Melford’s Snowy Egret – The Other Side of Air [TrackList follows] – Firehouse 12, FH12-04-01-029 64:02 [11/2/18] ****:
There are reasons why the 64-minute, 10-track The Other Side of Air—the latest from pianist Myra Melford and her Snowy Egret quintet—quickly made top-10 jazz lists at the end of 2018. Partial responsibility goes to the highly-talented band who have also carved out top-notch tiers as solo artists: cornetist Ron Miles (who has about a dozen projects as leader and recorded six others in partnership with guitarist Bill Frisell); guitarist Liberty Ellman (close to a dozen ventures as leader, and has been a sideman to pianist Vijay Iyer, saxophonist Henry Threadgill and others); bassist Stomu Takeishi (who has also worked with Threadgill as well as trumpeter Cuong Vu) and drummer Tyshawn Sorey (several acclaimed solo albums; his credits include Anthony Braxton, saxophonist Steve Coleman, Iyer, saxophonist Roscoe Mitchell and many more). Another reason The Other Side of Air has been favorably received is Melford’s deeply interactive and artistically-escalated material. This is music which is demanding but also magnetic, intricate but also approachable. Melford states, “I really feel like it’s the vehicle that expresses where I am as a composer, performer and bandleader right now.” The Other Side of Air was issued as180-gram vinyl in a gatefold jacket with printed inner sleeves; as a four-panel Digipack CD; and as various digital download files. This review refers to the CD version.
Melford’s compositions—which range from three minutes to ten minutes—showcase her penetrating inquisitiveness, individual vision and enthusiasm for influences inside and outside music. Visual creativity inspired some tunes. The almost seven-minute opener, “Motion Stop Frame,” is a reaction to the hand-drawn animation of South African artist William Kentridge. “Motion Stop Frame” has an off-keel rhythm, a complex but unified counterpoint and instances of free-flowing improvisation. Kentridge’s animations often have a palimpsest-like quality and “Motion Stop Frame” shares a sense of parts being layered on parts until a new and fresh realization is enacted. The title track is split between two separate segments called “Other Side of Air” and “Other Side of Air II” and were also stimulated by Kentridge. The shorter first cut is a slowly developing and emotional piece where Miles’ cornet vibrates and echoes in the stratosphere while Melford contributes lingering notes and Ellman and Takeishi provide tense interplay. The nearly nine-minute “Other Side of Air II” balances uneasy bits with melodically enticing slices, demonstrating how Snowy Egret can hold steady when appropriate and can let loose when needed. The longest track, the ten-minute “Living Music,” got its title during Melford’s research into Kentridge. Melford’s multifaceted, mini-masterwork was initially penned for a previous Melford group. There’s much pivoting and twisting curves in this diverse composition which features a dimly-lit main theme and memorable soloing from Ellman and Miles.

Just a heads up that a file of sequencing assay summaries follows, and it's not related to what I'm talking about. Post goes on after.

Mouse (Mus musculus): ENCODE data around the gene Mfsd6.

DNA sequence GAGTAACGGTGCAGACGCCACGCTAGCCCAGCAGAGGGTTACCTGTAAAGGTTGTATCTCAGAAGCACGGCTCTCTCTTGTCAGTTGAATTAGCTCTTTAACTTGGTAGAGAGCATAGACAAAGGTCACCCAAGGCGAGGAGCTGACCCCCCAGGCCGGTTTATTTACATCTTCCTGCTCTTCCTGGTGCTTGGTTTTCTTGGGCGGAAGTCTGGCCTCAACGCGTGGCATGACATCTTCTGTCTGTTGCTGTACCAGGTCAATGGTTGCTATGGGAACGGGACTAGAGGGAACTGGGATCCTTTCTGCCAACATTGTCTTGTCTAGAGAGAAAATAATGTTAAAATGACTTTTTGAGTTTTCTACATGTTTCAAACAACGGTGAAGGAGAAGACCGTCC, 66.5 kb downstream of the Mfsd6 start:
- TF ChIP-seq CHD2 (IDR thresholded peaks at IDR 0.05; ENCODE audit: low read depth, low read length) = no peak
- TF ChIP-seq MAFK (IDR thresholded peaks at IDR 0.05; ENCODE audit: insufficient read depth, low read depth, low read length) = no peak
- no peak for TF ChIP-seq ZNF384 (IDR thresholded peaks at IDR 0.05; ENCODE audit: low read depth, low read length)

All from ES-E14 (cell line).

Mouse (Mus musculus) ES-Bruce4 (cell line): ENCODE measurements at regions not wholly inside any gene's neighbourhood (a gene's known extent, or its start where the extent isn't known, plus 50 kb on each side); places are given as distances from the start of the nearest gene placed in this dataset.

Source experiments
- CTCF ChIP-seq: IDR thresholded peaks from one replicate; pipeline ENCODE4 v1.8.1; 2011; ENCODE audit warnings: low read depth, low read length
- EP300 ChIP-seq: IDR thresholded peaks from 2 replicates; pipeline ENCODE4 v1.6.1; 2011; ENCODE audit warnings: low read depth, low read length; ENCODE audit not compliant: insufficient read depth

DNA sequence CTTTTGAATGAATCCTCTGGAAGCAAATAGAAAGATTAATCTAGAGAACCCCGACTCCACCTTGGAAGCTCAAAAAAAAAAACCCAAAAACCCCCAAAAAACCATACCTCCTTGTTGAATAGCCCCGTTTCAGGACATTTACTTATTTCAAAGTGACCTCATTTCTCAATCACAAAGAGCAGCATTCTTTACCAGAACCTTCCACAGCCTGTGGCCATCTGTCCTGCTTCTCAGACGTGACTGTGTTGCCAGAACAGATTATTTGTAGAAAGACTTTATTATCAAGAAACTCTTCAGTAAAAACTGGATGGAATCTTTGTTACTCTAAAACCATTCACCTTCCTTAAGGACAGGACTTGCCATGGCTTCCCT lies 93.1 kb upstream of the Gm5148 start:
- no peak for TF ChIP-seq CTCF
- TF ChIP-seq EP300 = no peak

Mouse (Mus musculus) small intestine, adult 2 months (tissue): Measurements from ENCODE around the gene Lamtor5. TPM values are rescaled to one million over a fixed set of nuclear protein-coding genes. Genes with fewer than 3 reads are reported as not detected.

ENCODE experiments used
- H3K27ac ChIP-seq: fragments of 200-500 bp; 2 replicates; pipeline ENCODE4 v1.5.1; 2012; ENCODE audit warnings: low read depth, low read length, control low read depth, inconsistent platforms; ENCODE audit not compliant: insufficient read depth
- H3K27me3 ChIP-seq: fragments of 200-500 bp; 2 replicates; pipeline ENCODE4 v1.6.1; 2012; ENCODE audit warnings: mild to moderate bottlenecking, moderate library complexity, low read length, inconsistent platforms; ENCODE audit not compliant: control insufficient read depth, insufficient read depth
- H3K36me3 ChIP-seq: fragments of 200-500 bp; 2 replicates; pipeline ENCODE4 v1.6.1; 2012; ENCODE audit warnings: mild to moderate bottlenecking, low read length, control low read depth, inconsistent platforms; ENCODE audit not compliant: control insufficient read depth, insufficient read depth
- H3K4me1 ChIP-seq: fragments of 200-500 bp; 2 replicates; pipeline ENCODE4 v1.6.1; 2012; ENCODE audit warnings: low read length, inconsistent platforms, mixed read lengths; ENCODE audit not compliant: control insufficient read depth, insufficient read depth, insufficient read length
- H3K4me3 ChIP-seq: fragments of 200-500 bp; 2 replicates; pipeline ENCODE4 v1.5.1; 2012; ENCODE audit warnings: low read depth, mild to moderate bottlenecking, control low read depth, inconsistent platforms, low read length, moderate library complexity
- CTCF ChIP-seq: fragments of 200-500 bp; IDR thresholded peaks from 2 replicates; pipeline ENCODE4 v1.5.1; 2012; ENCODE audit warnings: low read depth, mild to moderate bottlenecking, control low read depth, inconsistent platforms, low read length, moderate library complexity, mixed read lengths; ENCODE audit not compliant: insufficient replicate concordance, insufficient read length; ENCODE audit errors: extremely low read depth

Two pieces were formulated because of artwork by LA-based painter and animation expert Don Reich. The almost nine-minute “City of Illusion” (probably named after the Hollywood film industry) is a mostly through-composed work which starts out in an enigmatic mode and gradually shifts as solo statements enter and leave. “City of Illusion” does not have a simple structure: this is thinking music which requires a clear head and definite, close listening. The knotty, 9:26 “Attic” was also fashioned as a commentary of sorts to a Reich drawing. “Attic” began as a solo piano conception but evolved into a tumultuous quintet offering where melody, harmony and unity are generally thrown around like musical confetti: the patterns may be present, but they might not be concretely visible. Iconoclastic artist Cy Twombly was a stimulus for the nearly five-minute, deconstructionist “Dried Print on Cardboard,” where an adroit melody is snipped apart and recast: highlights include systematic interactions between Takeishi’s electric bass, Ellman’s plucked guitar and Melford’s edgy piano.
Melford concludes with the gorgeous “Turn & Coda,” which begins with unaccompanied piano before the other quintet members glide in and gently push along the lyrically appeasing arrangement. Melford mentions that for this quintet, “There’s a lot of trust, and there’s a lot of willingness to let go of what was supposed to happen and go with what is happening in the moment.” There are many jazz releases which comprise in-the-moment as well as composed music but few which approach it with the kind of impressive perspicuity found on The Other Side of Air.
Ron Miles – cornet; Liberty Ellman – guitar; Stomu Takeishi – bass guitar; Tyshawn Sorey – drums; Myra Melford – piano
Motion Stop Frame
City of Illusion
Other Side of Air
Other Side of Air II
Dried Print on Cardboard
Turn & Coda
More information and track samples at Firehouse 12 Website: